The Briefing, Vol. XI, Issue 8

February 21, 2023

This Week:

  • Consequential statewide election in Wisconsin today
  • Trump scores a small victory in DeSantis’s backyard
  • Tim Scott prepares to enter the presidential race


Today’s primary election in Wisconsin for an open Supreme Court seat may be the most important race of 2023. This race, which will be decided in April, will determine the court’s lean, as one of the four conservative justices is retiring.

Today’s race is a top two primary with four candidates — former Justice Dan Kelly and Waukesha County judge Jennifer Dorow on the right, and two left-wing judges, Janet Protasiewicz and Everett Mitchell. The top two finishers, from whichever side, will face off in April. This will likely be one liberal and one conservative, but such a result is not guaranteed.

Kelly, who had been appointed by Gov. Scott Walker (R) in 2016, lost the race to keep his seat in spring 2020. He may also be damaged in this race by late revelations that he was involved in advising national Republicans on seating alternate electors to vote for Donald Trump after the 2020 presidential election.

Dorow, who like Kelly studied law at Regent University, was the judge in the high-profile trial of the Waukesha Christmas parade massacre.

If liberals retake the state Supreme Court in April, Republicans in Wisconsin could see a lot of the gains they have been fighting for since the Walker era, in both political and policy terms, threatened. Liberal supreme courts across the country — in North Carolina and Pennsylvania, for example — have shown a rather lawless approach on some issues that they would not have tried even ten years ago. This includes, for example, aiding Democrats with partisan redistricting by concocting new legal theories out of thin air, as they tried in North Carolina (this will likely be reversed soon) and pulled off successfully in Pennsylvania. But a liberal court could even try to find an excuse to strike down Act 10, the state law that made Walker famous and limited the scope of public employees’ collective bargaining.

President 2024

Donald Trump: Former President Donal Trump scored a victory of sorts in the backyard of his chief putative opponent, Florida Gov. Ron DeSantis. His candidate for state party chairman, Christian Ziegler, defeated a candidate aligned with DeSantis. Party leaders, however, have projected an air of unity since his selection — something that can be believed of what is arguably the nation’s most successful state party.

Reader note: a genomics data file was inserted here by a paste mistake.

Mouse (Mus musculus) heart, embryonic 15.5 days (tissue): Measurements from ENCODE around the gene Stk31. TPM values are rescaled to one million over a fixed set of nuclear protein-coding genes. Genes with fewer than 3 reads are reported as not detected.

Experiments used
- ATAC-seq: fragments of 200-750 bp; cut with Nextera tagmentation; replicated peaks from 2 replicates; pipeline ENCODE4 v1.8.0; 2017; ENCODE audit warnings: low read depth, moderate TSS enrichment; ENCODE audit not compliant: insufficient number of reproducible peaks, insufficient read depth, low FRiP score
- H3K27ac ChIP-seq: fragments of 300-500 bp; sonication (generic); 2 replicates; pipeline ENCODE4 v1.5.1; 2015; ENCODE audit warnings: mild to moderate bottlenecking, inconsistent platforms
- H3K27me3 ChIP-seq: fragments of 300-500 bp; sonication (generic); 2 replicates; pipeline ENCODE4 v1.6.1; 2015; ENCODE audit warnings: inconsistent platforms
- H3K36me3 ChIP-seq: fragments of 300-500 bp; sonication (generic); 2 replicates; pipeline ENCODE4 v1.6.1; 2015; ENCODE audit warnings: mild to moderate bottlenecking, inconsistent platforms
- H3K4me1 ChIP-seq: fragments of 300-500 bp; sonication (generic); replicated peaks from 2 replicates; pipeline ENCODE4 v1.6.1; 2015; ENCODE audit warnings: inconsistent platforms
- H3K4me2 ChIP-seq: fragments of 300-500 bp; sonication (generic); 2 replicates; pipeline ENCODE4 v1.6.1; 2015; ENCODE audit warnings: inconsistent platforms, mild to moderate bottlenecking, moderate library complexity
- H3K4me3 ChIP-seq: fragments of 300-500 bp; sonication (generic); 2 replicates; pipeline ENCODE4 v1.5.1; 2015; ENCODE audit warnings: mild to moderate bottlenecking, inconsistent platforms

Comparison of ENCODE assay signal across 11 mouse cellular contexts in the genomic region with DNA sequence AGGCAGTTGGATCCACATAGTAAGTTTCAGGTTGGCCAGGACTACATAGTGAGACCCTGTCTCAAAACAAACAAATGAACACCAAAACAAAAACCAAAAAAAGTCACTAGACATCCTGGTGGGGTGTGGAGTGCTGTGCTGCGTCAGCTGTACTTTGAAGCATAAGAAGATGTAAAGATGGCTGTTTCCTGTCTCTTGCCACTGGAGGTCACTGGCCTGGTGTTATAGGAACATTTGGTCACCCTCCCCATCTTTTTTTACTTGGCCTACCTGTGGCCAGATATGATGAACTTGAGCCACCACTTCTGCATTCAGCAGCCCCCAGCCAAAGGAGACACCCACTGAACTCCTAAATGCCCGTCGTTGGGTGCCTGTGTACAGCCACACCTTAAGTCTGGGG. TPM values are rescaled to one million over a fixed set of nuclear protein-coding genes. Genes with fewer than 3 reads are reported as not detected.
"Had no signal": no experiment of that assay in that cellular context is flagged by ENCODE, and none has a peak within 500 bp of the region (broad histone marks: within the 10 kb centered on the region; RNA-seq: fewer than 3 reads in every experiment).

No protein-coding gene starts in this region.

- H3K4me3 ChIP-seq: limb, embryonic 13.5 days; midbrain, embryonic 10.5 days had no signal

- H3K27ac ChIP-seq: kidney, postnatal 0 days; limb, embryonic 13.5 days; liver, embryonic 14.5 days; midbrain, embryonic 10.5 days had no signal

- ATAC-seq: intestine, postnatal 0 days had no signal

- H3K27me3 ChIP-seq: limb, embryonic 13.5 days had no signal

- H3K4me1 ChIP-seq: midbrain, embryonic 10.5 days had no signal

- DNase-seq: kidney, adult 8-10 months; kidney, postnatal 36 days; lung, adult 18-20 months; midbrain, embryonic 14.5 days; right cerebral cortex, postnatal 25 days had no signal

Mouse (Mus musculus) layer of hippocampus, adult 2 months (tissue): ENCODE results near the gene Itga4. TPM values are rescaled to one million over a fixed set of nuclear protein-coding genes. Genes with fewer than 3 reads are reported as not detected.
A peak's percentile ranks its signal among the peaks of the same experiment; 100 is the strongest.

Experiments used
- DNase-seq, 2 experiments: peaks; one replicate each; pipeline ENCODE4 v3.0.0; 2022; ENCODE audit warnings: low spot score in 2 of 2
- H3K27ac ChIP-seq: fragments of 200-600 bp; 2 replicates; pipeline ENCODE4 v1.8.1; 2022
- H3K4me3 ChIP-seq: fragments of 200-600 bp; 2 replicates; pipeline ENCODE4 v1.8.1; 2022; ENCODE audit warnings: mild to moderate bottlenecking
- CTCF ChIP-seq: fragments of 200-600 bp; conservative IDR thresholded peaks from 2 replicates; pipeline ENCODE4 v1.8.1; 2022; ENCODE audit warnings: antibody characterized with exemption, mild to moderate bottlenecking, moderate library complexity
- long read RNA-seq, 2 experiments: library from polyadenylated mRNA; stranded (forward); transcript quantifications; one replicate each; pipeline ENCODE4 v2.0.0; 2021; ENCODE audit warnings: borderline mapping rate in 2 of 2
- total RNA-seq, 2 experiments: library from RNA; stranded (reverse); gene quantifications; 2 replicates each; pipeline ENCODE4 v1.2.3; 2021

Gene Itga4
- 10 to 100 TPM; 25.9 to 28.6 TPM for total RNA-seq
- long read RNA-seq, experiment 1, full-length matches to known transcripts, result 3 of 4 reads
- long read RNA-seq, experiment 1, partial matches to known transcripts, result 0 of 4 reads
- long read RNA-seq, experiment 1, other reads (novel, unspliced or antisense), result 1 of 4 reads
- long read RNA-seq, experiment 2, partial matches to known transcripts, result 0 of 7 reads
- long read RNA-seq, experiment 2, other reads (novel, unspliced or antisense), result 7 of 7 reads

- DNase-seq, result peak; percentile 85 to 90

Meanwhile, a recent Harvard-Harris poll is one of the best primary polls for Trump in some time, showing him at 46 percent, well ahead Desantis’s 23 percent. Both men currently lead President Joe Biden, who polls at a miserable (for an incumbent) 41 percent.

Since some fans of both candidates have brought it up, it should be noted that Trump and DeSantis cannot run as a ticket unless one of the two renounces his Florida residency — something DeSantis cannot do as governor, and which Trump is unlikely to do. Under the Constitution, the president and vice president must be from different states.

Ron DeSantis: On the other hand, the latest Quinnipiac poll shows Trump leading DeSantis by only six points nationally, 42 to 36 percent — quite a different result. This poll shows Trump’s favorability rating upside down by 20 points — 37 percent favorable, 57 percent unfavorable, which is worse than Biden. DeSantis clocks in at 37 percent favorable, 35 percent unfavorable.

So far, Trump has been very focused on DeSantis as a potential opponent, and extremely upset that his former ally would dare run. He has quite a few insults to throw at him. 

But rather than engage him, Desantis continues his policy quest to be the most based governor in America. In recent days, he has traveled to Democratic states such as New York and Illinois to deliver speeches about how bad their crime problems are. He told a crowd of police union members in Illinois that they will be more welcome in Florida — that they will receive a $5,000 signing bonus, and they won’t have to put up with prosecutors who let violent and career criminals out of jail after they’re arrested.